Tuesday, October 26, 2010


When I think of Samhain I think of Hecate. But who is she? 

Hecate is a pre-Olympian Greek goddess who ruled over the realms of earth and fertility issues. She was a goddess of childbirth and was often invoked for rites of puberty. Over time she would become a goddess of magic and socery, a mother goddess and a goddess of ghosts and the spirit world. 

Hecate is a goddess of the crossroads and is often symbolized by a spinning wheel. She is often portrayed wearing the keys to the spirit world on her belt, accompanied by a three headed dog and surrounded by torches. 

Today many Pagans and Wiccans honor Hecate in her dark goddess form, though it would be incorrect to refer to her as a crone due to her associations with childbirth and maindenhood. Her role as a dark goddess probably derives from her connection to the spirit world, ghosts, the dark of the moon and magic. She is known as a goddess who should not be invoked frivilously or without intent. 


Colors: Black, White and Purple

Stones: Black stones such as jet, onyx, black obsidian, Moonstone, black tourmaline, hematite and smoky quartz

Herbs/Plants: belladonna/nightshade, garlic, mints, mandrake, sandalwood, cypress, myrrh, patchouli, hemlock, wolfbane, azalea, lavender, monkshood, dandelion, Almond, Willow, and funerary trees, especially the yew, alder, and poplar (the yew is associated with immortality).

Hecate is good to invoke for divination, justice, protection, prophecy and self reflection. 

Just make sure that you really want the things you ask her for, because she will not hold back. :)


Monday, October 25, 2010

Samhain/Full moon Celebrations

We did an early Samhain ritual because Samhain is my wedding anniversary, we also honored the full moon and all her glory.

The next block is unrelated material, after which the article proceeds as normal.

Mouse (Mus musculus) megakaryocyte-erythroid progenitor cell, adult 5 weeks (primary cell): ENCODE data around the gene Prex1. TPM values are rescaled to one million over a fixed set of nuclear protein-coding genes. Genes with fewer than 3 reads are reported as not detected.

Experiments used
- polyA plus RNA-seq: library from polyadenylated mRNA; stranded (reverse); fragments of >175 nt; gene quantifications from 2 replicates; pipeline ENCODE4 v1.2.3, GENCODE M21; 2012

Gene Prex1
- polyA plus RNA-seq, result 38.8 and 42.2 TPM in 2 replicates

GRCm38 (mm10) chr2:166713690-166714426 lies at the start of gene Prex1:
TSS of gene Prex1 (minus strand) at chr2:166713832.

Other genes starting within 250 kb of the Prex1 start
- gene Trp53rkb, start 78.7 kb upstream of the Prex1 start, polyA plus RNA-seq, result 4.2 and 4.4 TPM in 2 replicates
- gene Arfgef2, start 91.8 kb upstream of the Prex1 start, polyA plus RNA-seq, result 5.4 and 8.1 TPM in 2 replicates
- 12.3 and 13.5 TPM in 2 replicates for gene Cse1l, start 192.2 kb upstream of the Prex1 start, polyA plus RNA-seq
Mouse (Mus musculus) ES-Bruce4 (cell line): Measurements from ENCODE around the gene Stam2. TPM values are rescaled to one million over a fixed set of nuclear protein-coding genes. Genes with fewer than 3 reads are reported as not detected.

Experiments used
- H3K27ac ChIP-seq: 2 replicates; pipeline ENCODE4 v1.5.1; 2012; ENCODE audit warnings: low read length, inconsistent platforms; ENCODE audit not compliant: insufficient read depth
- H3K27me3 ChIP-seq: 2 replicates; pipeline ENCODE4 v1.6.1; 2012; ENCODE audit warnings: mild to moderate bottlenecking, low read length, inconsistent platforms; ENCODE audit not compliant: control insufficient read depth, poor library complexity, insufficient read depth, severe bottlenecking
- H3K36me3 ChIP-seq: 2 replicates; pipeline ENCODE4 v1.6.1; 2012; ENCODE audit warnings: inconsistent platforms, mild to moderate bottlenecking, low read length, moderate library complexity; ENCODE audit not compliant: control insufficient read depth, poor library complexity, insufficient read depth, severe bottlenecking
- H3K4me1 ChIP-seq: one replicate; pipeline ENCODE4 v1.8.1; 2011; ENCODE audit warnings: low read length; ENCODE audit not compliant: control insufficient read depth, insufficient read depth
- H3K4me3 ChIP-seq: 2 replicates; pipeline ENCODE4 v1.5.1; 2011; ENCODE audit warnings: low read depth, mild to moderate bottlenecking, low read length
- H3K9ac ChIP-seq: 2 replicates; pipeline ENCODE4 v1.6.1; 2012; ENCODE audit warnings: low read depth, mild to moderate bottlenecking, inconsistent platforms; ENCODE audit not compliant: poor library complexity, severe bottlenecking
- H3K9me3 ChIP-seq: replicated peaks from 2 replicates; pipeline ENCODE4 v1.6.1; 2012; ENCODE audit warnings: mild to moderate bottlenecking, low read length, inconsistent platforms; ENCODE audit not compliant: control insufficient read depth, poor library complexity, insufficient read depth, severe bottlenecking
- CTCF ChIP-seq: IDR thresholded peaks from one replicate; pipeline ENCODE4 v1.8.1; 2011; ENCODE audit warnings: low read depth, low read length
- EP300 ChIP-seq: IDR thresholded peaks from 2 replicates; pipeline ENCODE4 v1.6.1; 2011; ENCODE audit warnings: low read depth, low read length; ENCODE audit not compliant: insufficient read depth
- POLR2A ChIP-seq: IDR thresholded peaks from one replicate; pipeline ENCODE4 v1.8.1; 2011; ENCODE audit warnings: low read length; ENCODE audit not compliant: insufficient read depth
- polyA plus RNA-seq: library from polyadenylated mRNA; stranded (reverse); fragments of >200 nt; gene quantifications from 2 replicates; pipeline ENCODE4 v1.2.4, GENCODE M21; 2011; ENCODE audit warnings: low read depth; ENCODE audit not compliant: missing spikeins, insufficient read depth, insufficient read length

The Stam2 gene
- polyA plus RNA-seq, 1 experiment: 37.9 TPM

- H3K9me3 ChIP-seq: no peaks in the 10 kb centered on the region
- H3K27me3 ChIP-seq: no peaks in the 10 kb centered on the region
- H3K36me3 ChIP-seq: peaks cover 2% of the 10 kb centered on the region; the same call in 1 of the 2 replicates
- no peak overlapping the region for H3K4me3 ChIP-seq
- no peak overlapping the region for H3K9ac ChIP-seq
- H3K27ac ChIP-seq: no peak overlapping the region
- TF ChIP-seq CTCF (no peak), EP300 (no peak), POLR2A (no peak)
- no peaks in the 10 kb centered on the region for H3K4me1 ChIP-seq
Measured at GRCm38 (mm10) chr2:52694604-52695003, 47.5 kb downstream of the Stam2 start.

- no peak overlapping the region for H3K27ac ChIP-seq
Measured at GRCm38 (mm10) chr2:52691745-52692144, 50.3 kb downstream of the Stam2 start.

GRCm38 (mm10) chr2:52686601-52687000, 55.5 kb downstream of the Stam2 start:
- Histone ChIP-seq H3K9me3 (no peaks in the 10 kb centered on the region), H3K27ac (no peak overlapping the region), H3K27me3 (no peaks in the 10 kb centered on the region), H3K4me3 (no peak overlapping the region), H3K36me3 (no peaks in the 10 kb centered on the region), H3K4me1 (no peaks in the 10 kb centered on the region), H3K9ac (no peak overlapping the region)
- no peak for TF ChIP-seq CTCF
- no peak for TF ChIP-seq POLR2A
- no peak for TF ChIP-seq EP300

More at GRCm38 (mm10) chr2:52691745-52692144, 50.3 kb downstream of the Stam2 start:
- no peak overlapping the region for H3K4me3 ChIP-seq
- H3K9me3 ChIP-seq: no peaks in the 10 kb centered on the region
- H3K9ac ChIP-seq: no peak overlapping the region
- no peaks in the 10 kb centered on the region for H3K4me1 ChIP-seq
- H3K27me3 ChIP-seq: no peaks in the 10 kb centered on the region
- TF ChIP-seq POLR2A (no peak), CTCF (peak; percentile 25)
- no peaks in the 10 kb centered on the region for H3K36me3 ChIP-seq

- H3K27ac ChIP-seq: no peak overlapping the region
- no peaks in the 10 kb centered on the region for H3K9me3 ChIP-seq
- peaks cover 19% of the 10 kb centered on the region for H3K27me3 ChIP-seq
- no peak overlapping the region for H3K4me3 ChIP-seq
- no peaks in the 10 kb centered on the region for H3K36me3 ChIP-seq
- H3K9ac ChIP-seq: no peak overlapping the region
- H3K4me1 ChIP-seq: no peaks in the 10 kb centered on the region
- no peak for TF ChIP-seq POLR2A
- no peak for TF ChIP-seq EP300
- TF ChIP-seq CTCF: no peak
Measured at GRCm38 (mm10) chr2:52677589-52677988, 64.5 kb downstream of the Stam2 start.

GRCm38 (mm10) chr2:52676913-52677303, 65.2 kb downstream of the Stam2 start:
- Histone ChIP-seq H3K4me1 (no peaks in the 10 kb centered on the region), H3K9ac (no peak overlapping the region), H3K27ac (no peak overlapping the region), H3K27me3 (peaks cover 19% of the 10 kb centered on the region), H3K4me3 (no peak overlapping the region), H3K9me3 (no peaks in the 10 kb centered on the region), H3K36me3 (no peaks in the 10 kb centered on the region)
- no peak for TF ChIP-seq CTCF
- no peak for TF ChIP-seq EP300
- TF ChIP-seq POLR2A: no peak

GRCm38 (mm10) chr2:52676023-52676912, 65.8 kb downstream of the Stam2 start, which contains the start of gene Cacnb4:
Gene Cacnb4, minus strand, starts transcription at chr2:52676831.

Dinner table

Another view

Samhain Altar

Friday, October 22, 2010

Story of Samhain

Fionah Fae and the Tale of Samhain

Once upon a fall morning, a leaf fell from a tree. It was an old oak
tree, and the tree itself was a home to many forest creatures. The
tree itself was home to one special person, if the truth be told. It
was the home to the small, curious faerie who oft went by the name
Fionah Fae. The leaf that had fallen startled the young faerie by
landing, plop, right on top of her head. A giggle shattered the
silence of the forest, and Fionah Fae pulled the leaf over her tiny
body. She had been in deep conversation with one of the squirrels who
lived in the same tree as herself, and the leaf had certainty
disturbed the conversation!

"I suppose this means Samhain is coming soon," the squirrel stated to
the young girl.

Now, for those of you who know Fionah Fae, the next question was an
obvious one. "What is Samhain?"

"Well," the squirrel thought for a moment. "It means the end of
summer is here, and winter will be starting soon. This is the time of
year we prepare for the cold season ahead. And the time of year when
I should be getting as many nuts and acorns as I can!" With that last
remark the squirrel scampered away, calling over her shoulder only to
add that the young faerie should seek out the Goddess to find out

Fionah sat under the leaf for a minute longer, thinking to herself.
She'd sought out the God and Goddess before to find out about Imbolc,
and Summer Solstice, and even Yule. Each trip had been long, but in
the end she had learned a lot, and had even had fun. And besides,
Squirrel hadn't finished explaining just what Samhain was. So Fionah
fetched her warm fall jacket, and her warm scarf, and set off,
properly dressed for the weather, to find the Goddess and learn more
about Samhain.

Fionah Fae set off through the forest, looking for the Goddess so she
could find an answer to her questions. She played in the falling
leaves, and danced over the tops of mushrooms. She stopped for tea
with a badger, and then continued her journey. After spending hours